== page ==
Liquid Chromatography Detectors - The Fluorescence Detector > Page 55

The Fluorescence Detector

When light is emitted by molecules that are excited by electromagnetic radiation, the phenomenon is termed photoluminescence. If the release of electro-magnetic energy is immediate, or stops on the removal of the excitation radiation, the substance is said to be fluorescent. If, however, the release of energy is delayed, or persists after the removal of the exciting radiation, then the substance is said to be phosphorescent. Fluorescence has been shown to be extremely useful as a detection process and detectors based on fluorescent measurement have provided some of the highest sensitivities available in LC.

When a molecule adsorbs light, a transition to a higher electronic state takes place and this absorption is highly specific for the molecules concerned; radiation of a specific wavelength or energy is only absorbed by a particular molecular structure. If electrons are raised to an upper excited single state, due to absorption of light energy, and the excess energy is not immediately dissipated by collision with other molecules or by other means, light will be emitted at a lower frequency as the electron returns to its ground state and the substance is said to fluoresce. As some energy is always lost before emission occurs then, in contrast to Raman scattering, the wavelength of the fluorescent light is always greater than the incident light.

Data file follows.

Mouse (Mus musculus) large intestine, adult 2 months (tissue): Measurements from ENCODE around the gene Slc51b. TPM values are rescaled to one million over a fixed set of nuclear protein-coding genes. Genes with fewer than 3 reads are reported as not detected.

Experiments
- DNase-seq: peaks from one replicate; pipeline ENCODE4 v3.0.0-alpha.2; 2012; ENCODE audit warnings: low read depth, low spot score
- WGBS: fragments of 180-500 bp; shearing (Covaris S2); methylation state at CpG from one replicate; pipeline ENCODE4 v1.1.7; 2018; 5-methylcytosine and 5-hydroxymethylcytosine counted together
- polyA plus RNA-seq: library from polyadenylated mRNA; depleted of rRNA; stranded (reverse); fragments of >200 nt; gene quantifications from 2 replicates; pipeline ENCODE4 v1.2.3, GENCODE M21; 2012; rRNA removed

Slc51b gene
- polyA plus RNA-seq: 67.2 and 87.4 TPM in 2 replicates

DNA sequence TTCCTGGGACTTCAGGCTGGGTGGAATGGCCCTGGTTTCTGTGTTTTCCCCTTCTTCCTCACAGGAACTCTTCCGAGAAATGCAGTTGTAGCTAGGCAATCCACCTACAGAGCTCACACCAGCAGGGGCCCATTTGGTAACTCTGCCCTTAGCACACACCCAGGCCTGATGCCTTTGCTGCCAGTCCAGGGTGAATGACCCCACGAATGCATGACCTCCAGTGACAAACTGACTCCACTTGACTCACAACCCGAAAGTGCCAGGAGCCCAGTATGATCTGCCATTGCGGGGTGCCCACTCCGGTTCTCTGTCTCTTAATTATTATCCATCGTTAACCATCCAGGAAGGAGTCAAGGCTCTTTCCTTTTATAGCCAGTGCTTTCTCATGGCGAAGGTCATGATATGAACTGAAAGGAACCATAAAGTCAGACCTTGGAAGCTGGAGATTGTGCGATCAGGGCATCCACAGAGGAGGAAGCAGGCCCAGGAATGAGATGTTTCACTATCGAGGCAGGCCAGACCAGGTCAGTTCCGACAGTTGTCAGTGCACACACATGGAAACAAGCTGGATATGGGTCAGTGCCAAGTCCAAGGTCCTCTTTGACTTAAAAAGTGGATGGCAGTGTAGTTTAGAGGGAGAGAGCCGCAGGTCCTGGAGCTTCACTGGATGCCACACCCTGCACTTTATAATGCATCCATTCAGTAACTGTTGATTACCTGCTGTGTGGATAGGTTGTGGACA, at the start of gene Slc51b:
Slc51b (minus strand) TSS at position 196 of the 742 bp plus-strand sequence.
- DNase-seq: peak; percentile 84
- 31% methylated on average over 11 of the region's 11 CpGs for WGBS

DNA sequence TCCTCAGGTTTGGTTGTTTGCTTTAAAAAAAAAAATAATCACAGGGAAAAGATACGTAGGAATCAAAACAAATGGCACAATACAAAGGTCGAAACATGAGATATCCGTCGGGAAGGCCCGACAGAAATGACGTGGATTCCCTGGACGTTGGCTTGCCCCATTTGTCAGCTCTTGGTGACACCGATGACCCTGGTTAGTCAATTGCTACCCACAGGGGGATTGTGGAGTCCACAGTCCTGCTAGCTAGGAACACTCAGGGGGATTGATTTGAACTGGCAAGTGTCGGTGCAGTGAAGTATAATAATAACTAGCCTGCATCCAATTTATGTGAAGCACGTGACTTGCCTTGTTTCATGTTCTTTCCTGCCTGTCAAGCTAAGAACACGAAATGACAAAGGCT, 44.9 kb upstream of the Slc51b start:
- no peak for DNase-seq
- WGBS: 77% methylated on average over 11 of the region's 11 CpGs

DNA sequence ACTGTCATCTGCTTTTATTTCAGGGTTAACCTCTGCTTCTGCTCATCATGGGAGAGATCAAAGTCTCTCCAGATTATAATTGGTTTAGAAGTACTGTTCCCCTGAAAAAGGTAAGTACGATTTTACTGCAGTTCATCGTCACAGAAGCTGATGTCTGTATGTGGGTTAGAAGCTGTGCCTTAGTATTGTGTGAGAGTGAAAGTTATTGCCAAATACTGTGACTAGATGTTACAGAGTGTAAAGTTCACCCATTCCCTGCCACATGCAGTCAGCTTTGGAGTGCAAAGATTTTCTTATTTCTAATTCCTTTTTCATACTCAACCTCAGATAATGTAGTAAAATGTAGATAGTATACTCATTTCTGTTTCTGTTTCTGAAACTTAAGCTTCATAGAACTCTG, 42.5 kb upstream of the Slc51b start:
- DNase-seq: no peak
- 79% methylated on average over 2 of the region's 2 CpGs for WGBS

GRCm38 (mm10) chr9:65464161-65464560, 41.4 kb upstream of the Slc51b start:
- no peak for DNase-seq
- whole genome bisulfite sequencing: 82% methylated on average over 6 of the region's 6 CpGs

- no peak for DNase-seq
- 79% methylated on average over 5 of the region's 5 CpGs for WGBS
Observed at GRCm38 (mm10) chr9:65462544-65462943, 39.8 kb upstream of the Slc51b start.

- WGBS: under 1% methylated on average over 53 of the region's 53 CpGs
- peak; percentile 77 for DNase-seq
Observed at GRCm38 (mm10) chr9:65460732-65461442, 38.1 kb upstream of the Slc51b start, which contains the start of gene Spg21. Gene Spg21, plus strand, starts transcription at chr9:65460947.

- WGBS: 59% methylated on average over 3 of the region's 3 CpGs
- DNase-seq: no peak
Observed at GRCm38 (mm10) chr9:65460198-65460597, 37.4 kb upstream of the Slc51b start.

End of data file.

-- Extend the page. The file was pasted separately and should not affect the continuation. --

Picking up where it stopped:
Detection techniques based on fluorescence affords greater sensitivity to sample concentration, but less sensitivity to instrument instability, (e.g. sensor temperature and pressure). This is due to the fluorescent light being measured against a very low light background (i.e., against a very low noise level). This is opposite to light absorption measurements where the signal is superimposed on a strong background signal carrying a high noise level. Unfortunately, relatively few compounds fluoresce in a practical range of wavelengths. However, some compounds, including products from foods, drugs, dye intermediates etc., do exhibit fluorescence and can be monitored by fluorescent means. In addition, many substances can be made to fluoresce by forming appropriate derivatives.